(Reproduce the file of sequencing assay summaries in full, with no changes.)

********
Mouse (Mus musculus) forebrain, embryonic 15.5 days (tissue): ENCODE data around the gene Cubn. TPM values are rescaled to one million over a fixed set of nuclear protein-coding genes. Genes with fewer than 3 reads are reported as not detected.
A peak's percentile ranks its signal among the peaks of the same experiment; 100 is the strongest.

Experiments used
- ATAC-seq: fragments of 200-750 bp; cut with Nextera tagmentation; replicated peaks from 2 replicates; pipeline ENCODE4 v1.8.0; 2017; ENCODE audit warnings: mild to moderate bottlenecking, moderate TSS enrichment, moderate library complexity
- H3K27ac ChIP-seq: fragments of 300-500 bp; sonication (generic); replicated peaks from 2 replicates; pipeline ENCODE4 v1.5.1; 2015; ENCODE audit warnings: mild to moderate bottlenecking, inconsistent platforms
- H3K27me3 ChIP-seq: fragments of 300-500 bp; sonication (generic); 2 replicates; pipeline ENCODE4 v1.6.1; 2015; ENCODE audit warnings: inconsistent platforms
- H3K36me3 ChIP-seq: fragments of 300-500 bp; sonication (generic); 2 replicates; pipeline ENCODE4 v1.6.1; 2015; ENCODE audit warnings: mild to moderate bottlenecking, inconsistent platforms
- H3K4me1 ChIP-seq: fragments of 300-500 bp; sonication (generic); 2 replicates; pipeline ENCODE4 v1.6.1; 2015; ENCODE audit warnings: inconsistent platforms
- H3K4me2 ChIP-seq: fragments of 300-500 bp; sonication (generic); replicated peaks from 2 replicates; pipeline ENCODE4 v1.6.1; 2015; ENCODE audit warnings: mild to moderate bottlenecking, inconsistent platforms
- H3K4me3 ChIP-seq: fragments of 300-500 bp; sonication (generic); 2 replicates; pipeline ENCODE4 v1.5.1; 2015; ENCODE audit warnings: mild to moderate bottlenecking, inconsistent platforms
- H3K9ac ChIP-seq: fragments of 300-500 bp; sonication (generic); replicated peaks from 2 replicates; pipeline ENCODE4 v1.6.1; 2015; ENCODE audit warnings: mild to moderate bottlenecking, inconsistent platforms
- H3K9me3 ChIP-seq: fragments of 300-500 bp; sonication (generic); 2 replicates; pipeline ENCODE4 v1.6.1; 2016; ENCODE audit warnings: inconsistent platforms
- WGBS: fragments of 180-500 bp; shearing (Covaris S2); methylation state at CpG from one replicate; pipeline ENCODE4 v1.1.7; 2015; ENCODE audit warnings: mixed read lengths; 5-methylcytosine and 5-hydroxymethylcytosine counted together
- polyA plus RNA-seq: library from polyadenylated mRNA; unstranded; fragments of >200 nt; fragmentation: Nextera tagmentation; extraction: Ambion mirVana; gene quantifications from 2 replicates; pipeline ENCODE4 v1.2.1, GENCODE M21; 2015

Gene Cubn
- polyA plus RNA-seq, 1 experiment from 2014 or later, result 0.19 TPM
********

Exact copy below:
Mouse (Mus musculus) forebrain, embryonic 15.5 days (tissue): ENCODE data around the gene Cubn. TPM values are rescaled to one million over a fixed set of nuclear protein-coding genes. Genes with fewer than 3 reads are reported as not detected.
A peak's percentile ranks its signal among the peaks of the same experiment; 100 is the strongest.

Experiments used
- ATAC-seq: fragments of 200-750 bp; cut with Nextera tagmentation; replicated peaks from 2 replicates; pipeline ENCODE4 v1.8.0; 2017; ENCODE audit warnings: mild to moderate bottlenecking, moderate TSS enrichment, moderate library complexity
- H3K27ac ChIP-seq: fragments of 300-500 bp; sonication (generic); replicated peaks from 2 replicates; pipeline ENCODE4 v1.5.1; 2015; ENCODE audit warnings: mild to moderate bottlenecking, inconsistent platforms
- H3K27me3 ChIP-seq: fragments of 300-500 bp; sonication (generic); 2 replicates; pipeline ENCODE4 v1.6.1; 2015; ENCODE audit warnings: inconsistent platforms
- H3K36me3 ChIP-seq: fragments of 300-500 bp; sonication (generic); 2 replicates; pipeline ENCODE4 v1.6.1; 2015; ENCODE audit warnings: mild to moderate bottlenecking, inconsistent platforms
- H3K4me1 ChIP-seq: fragments of 300-500 bp; sonication (generic); 2 replicates; pipeline ENCODE4 v1.6.1; 2015; ENCODE audit warnings: inconsistent platforms
- H3K4me2 ChIP-seq: fragments of 300-500 bp; sonication (generic); replicated peaks from 2 replicates; pipeline ENCODE4 v1.6.1; 2015; ENCODE audit warnings: mild to moderate bottlenecking, inconsistent platforms
- H3K4me3 ChIP-seq: fragments of 300-500 bp; sonication (generic); 2 replicates; pipeline ENCODE4 v1.5.1; 2015; ENCODE audit warnings: mild to moderate bottlenecking, inconsistent platforms
- H3K9ac ChIP-seq: fragments of 300-500 bp; sonication (generic); replicated peaks from 2 replicates; pipeline ENCODE4 v1.6.1; 2015; ENCODE audit warnings: mild to moderate bottlenecking, inconsistent platforms
- H3K9me3 ChIP-seq: fragments of 300-500 bp; sonication (generic); 2 replicates; pipeline ENCODE4 v1.6.1; 2016; ENCODE audit warnings: inconsistent platforms
- WGBS: fragments of 180-500 bp; shearing (Covaris S2); methylation state at CpG from one replicate; pipeline ENCODE4 v1.1.7; 2015; ENCODE audit warnings: mixed read lengths; 5-methylcytosine and 5-hydroxymethylcytosine counted together
- polyA plus RNA-seq: library from polyadenylated mRNA; unstranded; fragments of >200 nt; fragmentation: Nextera tagmentation; extraction: Ambion mirVana; gene quantifications from 2 replicates; pipeline ENCODE4 v1.2.1, GENCODE M21; 2015

Gene Cubn
- polyA plus RNA-seq, 1 experiment from 2014 or later, result 0.19 TPM